For example, preferred ash from woody tissue or other organic plant sources comprises less than about 55 wt. % silica, more preferably less than about 45 wt. % silica, and even more preferably less than about 35 wt. % silica. In any event, the ash preferably comprises greater than about 5 wt. % silica, and more preferably greater than about 15 wt. % silica, and most preferably greater than about 25 wt. % silica.
In a separate embodiment the ash from woody tissue or other plant sources is limited by the content of mineral oxides other than silica, such as aluminum, iron, potassium, and sodium oxides. The ash from the woody tissue or organic plant material preferably comprises from about 3.0 to about 35 wt. % of these other mineral oxides, more preferably from about 4.0 to about 25 wt. %, and even more preferably from about 5.0 to about 15 wt. %.
Preferred plant and woody tissue ashes can also typically be characterized by variables such as size and LOI. Preferred plant and woody tissue ashes are particulate compositions in which the majority of particles, more preferably greater than 65%, are smaller than 45 microns in diameter. Preferred plant and woody tissue ashes also have a LOI of from about 15% to about 30%, and even more preferably from about 20% to about 25%.
The amount of coal ash in the mixture can vary depending upon the reason for including the coal ash in the mixture. (i.e. cost reduction, chemical resistance, enhanced air entrainment, or strength improvement). The amount of woody tissue or other organic plant ash that is mixed with the cement similarly can vary depending upon the reasons for including the woody tissue or other organic plant ash in the mixture.
Within reasonable limits, woody tissue and other organic plant ash does not generally affect the physical properties of concrete in any negative respects, and can therefore be added to the mixture to reduce cost. Woody tissue and other organic plant ash can also improve the air entrainment capacity of concrete, and decrease (or eliminate) the amount of air entraining agent that must be employed to attain a particular air content in the finished concrete, especially in concrete mixes that also contain coal ash. An effective amount of woody tissue or other organic plant ash is preferably added to function as an air entraining agent, and preferably is added to the composition to optimize the air entrainment capacity of the concrete, and to minimize the amount of any other air entraining agent that must be employed.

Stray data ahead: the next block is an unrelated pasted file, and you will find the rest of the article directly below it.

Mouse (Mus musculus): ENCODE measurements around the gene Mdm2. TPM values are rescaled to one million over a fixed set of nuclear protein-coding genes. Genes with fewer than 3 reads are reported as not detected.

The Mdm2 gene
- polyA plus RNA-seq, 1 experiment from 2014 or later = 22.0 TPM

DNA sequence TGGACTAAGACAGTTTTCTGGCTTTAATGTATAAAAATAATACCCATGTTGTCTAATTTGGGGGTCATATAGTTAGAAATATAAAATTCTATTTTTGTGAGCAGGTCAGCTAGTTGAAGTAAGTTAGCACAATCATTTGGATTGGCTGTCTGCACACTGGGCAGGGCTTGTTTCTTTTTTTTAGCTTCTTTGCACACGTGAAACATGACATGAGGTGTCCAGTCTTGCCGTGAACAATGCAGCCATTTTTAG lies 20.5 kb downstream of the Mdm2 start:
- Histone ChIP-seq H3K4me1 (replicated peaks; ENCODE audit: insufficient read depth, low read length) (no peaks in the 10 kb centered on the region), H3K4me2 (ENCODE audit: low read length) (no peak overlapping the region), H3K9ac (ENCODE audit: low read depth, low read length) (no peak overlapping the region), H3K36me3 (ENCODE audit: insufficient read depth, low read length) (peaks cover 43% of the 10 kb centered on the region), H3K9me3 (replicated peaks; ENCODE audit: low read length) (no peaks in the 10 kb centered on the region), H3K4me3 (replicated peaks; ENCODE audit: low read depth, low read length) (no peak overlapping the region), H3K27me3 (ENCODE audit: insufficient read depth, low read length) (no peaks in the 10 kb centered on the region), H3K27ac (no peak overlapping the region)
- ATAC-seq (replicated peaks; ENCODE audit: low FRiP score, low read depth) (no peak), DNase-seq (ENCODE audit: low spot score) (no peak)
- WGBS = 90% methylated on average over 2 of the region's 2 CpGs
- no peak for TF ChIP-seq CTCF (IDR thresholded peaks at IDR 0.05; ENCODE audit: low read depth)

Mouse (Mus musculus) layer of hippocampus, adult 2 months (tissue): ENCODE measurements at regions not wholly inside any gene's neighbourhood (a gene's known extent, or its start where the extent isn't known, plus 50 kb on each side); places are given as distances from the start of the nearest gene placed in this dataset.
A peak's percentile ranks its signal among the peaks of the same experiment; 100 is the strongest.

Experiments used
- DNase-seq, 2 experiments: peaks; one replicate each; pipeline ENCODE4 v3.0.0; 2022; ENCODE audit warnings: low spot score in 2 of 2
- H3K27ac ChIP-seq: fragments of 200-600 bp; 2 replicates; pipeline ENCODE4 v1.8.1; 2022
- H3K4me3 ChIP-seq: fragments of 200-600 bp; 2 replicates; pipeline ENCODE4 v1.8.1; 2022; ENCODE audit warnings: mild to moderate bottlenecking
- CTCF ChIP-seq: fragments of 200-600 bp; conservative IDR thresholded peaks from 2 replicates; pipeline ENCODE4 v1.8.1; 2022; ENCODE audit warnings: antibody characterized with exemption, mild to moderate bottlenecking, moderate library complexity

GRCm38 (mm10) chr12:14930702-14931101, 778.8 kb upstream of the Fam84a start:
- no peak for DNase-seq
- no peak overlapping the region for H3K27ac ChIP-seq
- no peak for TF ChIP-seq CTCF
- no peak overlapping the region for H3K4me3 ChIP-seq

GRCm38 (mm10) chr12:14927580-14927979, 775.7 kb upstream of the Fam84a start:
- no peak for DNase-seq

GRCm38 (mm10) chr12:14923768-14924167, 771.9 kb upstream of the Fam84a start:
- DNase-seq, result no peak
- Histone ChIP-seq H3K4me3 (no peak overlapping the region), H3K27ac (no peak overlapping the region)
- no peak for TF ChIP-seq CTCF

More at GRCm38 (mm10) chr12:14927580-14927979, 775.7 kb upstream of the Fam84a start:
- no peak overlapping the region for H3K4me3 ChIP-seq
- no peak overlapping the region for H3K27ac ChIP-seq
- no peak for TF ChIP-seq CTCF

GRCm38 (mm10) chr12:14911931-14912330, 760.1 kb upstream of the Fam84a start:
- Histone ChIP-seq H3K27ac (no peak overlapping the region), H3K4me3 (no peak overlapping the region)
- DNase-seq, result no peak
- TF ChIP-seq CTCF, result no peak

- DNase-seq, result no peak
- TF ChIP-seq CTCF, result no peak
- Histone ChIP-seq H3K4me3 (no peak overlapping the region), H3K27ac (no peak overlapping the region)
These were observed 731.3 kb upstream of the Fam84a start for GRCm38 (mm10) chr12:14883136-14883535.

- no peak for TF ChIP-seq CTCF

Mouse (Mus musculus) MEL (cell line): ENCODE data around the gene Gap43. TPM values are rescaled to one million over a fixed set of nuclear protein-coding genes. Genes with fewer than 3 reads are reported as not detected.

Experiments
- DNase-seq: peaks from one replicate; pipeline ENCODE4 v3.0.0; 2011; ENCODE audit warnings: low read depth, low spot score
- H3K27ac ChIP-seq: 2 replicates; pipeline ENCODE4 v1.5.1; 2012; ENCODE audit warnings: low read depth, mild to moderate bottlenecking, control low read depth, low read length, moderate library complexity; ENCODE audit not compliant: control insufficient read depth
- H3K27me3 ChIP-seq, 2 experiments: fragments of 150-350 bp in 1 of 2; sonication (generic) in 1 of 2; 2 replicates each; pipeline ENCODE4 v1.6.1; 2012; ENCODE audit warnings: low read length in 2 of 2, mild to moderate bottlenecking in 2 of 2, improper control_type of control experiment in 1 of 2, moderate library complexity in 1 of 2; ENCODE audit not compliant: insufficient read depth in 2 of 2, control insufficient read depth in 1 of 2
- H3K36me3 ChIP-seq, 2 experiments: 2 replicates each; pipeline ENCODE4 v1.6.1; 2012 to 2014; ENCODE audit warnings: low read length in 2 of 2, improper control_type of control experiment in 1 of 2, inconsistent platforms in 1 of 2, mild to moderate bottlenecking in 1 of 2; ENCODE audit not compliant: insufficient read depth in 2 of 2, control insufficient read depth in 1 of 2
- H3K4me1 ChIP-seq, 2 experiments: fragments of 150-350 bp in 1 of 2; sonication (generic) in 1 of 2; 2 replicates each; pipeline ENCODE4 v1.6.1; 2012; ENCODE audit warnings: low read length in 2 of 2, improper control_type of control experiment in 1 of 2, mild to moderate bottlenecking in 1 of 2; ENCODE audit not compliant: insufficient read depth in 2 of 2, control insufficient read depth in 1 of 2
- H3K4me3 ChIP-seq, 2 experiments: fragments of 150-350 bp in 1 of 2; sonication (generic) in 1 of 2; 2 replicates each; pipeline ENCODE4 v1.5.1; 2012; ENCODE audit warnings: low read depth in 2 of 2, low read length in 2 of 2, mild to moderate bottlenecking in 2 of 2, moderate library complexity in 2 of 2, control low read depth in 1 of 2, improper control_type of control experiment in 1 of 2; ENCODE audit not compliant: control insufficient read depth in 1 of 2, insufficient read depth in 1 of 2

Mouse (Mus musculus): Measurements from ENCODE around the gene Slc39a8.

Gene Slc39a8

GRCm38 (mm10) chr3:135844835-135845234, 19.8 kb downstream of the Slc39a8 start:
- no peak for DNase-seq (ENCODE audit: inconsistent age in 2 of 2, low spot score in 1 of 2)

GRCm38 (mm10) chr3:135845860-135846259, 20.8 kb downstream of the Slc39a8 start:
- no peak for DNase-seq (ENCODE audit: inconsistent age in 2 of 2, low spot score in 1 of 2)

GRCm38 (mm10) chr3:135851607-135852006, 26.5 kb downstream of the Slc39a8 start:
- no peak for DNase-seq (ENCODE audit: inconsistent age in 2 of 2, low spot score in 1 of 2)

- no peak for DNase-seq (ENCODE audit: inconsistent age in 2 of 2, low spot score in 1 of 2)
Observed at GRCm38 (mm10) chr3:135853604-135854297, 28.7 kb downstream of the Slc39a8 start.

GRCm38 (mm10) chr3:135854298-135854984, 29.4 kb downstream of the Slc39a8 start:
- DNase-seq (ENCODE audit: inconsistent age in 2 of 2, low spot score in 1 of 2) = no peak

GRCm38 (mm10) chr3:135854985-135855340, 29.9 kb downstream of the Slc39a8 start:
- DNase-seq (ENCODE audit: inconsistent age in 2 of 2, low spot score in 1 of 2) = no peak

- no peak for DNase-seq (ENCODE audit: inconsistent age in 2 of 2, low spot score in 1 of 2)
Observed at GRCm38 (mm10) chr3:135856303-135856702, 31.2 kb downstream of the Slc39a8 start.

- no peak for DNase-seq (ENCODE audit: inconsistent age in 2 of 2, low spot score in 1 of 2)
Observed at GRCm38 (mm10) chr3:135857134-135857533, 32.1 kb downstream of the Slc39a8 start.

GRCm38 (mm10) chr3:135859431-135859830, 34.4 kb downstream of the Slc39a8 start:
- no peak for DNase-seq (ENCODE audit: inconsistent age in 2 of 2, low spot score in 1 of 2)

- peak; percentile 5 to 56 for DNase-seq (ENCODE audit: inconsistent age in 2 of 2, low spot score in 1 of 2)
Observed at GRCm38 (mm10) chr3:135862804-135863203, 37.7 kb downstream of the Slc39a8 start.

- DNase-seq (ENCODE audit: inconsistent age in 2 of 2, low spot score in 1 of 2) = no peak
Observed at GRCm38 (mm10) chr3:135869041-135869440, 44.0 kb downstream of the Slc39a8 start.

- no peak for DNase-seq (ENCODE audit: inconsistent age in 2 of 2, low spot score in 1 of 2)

The cement and ash are typically mixed at ratios common for the mixture of cement and fly ash, and typically do not exceed a weight ratio of about 1:1 ash:cement. The weight ratio of ash to cement typically ranges from about 1:20 to about 1:1 ash:cement, preferably ranges from about 1:10 to about 1:2, and even more preferably ranges from about 1:5 to about 1:4. The coal ash and woody tissue or other organic plant ash are typically added to the composition at a weight ratio of from about 1000:1 to about 10:1, even more preferably at a weight ratio of from about 100:1 to about 20:1, and still even more preferably at a weight ratio of from about 90:1 to about 30:1.
Because of the difficulty determining woody tissue or other organic plant ash percent in an ash that is obtained by simultaneously combusting woody tissue or other plant material and coal, it is often preferable to express percentages of coal ash or woody tissue or other organic plant ash based upon the respective weights of coal and woody tissue or other plant material before combustion. The composition of organic plant ash and coal ash preferably is derived from an unburned combination of coal and plant material comprising from about 1 to about 50 wt. % woody tissue or other plant material, more preferably comprises from about 8 to about 30 wt. % woody tissue or other plant material, and most preferably comprises from about 10 to about 25 wt. % woody tissue or other plant material.
Many other materials can, of course, be mixed with the composition in order to obtain a suitable concrete. For example, the composition preferably comprises a fine or coarse aggregate or both. Typical aggregates include any more or less inert, granular, usually inorganic material consisting normally of stone(s) or stone-like solid(s). Examples are sand, gravel, crushed stone, and crushed slag. Aggregates can be natural or manufactured, and can be fine or coarse.
The composition may also include other additives. The most frequently used additives include (1) accelerators to increase the rate of setting or the rate of hardening or both at early stages, including some of the soluble chlorides (primarily calcium chloride), carbonates and silicates; (2) water reducing or set retarding additives to reduce the water requirement of concrete, or to retard the set, or both, including lignosulfonic acids, hydroxylated carboxylic acids, carbohydrates, polyols and the salts in modifications of these (primarily calcium lignosulfonate); (3) air entraining additives to introduce a system of small air bubbles into the fresh concrete during mixing, usually anionic surface-active agents; and (4) finely divided mineral additives to increase the chemical resistance of concrete, reduce the heat of hydration, reduce expansion produced by alkali-aggregate reaction, improve the properties of fresh concrete, and so on. Other specific additives can, of course, also be mixed with the composition.